EXIT WOUNDS in The Oregonian

“Exit Wounds” / The Oregonian / Steve Duin / June 13, 2007

In Monday night's memorable dinner with Jerry Weist, Mike Britt and Dick Wald, I picked up the check ... a reality check, at least. Early in the evening, I asked these three guys -- fans of the comics' medium for 40 years or more -- if they'd read Alison Bechdel's Fun Home. The best graphic novel of 2006. Time magazine's book-of-the-year.

And none of 'em had ever heard of it.

My dilemma, then, is this: If Fun Home is still unread, unappreciated, unrecognized, what's to be done with a graphic novel like Rutu Modan's Exit Wounds? A good chunk of the readers of this blog, I suspect, have yet to take the plunge on graphic novels. If they are finally ready to invest $19.95 in this uncharted territory, is Exit Wounds -- for all its merits -- where I'd suggest they begin? No. Not even close. I'd suggest Fun Home, of course, and Dylan Horrocks' Hicksville, Craig Thompson's Good-Bye, Chunky Rice, Gene Luen Yang's American Born Chinese and a few Alan Moore adventures, and only then, when they're familiar with the landscape, would I suggest an evening with Modan and this Drawn & Quarterly production.

Exit Wounds is the first graphic novel for Modan, a 40-year-old Israeli writer and artist who has won four Best Illustrated Children's Book awards from Jerusalem's Israel Museum. (Her March Newsarama interview is here.) As the tale opens, Koby Franco, a Tel Aviv cab driver, is approached by a female Israeli soldier named Numi, who says, "We need to talk."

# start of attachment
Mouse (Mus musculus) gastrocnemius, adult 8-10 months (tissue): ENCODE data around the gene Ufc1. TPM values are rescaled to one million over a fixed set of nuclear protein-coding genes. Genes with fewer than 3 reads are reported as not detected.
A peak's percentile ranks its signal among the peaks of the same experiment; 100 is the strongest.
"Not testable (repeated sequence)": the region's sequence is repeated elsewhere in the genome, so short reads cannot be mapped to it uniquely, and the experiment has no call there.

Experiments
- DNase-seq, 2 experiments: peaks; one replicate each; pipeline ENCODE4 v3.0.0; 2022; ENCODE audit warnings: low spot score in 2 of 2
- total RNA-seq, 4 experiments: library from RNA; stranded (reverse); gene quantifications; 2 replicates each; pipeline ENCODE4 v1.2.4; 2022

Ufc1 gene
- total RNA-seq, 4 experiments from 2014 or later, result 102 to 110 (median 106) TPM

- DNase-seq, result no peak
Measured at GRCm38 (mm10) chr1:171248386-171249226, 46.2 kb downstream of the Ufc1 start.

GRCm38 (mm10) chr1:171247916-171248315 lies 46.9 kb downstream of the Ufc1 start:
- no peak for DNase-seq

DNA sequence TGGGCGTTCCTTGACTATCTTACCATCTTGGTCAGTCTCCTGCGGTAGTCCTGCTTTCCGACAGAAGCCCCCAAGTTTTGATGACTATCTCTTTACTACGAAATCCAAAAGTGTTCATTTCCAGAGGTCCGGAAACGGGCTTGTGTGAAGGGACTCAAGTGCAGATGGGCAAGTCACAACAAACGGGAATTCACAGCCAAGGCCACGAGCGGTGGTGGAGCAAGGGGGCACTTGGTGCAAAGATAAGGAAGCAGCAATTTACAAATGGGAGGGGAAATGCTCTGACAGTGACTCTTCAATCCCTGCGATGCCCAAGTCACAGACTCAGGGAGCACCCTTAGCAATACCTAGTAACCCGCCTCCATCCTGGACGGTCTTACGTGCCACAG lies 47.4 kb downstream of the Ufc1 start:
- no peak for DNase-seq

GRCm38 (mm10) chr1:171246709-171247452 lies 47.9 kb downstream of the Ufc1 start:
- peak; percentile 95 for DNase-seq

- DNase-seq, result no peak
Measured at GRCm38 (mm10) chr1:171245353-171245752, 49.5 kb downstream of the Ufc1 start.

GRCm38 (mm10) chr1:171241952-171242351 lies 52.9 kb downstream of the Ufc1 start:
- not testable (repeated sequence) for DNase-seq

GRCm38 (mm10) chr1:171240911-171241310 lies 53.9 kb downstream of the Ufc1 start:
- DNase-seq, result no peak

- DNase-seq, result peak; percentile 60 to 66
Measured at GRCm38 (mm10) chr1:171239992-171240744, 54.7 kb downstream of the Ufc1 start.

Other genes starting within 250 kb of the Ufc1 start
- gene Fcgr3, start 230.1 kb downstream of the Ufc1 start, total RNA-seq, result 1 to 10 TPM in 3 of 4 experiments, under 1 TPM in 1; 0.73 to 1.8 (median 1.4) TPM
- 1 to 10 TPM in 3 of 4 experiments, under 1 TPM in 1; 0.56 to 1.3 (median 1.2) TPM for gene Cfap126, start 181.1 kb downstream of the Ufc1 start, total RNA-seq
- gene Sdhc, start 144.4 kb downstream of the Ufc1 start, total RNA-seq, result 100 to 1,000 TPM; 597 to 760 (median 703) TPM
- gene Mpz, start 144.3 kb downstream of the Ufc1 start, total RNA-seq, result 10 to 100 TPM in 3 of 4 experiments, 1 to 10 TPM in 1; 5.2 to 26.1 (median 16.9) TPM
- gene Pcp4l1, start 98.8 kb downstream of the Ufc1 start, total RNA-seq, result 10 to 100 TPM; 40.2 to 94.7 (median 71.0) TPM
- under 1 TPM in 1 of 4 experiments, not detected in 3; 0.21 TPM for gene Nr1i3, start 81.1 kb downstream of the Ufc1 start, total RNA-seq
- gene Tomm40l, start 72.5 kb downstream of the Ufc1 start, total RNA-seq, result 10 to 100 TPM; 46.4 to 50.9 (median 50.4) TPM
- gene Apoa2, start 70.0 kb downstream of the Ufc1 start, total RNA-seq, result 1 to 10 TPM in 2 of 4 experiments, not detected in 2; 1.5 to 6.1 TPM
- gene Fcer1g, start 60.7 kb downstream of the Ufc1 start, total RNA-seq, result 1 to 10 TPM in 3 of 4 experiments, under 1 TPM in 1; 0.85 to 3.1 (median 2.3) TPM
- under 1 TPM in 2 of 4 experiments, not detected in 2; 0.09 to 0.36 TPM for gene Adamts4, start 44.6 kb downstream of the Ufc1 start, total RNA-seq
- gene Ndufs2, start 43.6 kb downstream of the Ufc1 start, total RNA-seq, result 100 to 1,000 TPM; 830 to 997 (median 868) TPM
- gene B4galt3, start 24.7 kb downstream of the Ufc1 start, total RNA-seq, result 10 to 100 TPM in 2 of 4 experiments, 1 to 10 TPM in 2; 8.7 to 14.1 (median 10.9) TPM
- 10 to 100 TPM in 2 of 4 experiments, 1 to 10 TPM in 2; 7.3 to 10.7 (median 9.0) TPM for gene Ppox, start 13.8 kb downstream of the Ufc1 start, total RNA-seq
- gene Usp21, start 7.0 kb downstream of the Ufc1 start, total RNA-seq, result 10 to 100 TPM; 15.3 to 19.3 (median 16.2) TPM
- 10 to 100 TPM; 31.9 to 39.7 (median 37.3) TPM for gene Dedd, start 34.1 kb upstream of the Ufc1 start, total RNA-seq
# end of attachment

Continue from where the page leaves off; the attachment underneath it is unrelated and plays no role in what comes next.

"Remember that suicide bombing in Hadera three weeks ago ... The one in the bus station cafeteria? One of the ... bodies was so badly burned that they still don't know who it was. No one came to identify it. No relatives, no friends, nobody. Doesn't that seem strange to you? Someone disappears and no one gives a damn?"

Koby is stifling a yawn when Numi adds, "Anyway, it was probably your father."

How would Numi know? Well, she was sleeping with ol' Gabriel, news that Koby takes almost as well as the report of his estranged father's passing. But it isn't long before Koby and Numi hit the road, trying to determine if the reports -- make that non-reports -- of Gabriel's death are exaggerated. It's a disastrous trip. They quarrel incessantly, even as they fight to track the footprints he left in so many different gardens. All the while they are shadowed by the bittersweet uncertainty over whether they ever want to reach the road's end.

Modan presents what may be the lumpiest cast of characters ever seen in a graphic novel. Because she labors to present those characters at odd angles and in the most unflattering light, Modan and her readers must work overtime to find the interior decorating that redeems them. The effort is both exhausting and rewarding. Exit Wounds bristles with the discomforting candor and dysfunctional family drama you find in the back-page column of The New York Times' Sunday Magazine. You're on your own in deciding if that's to your taste.

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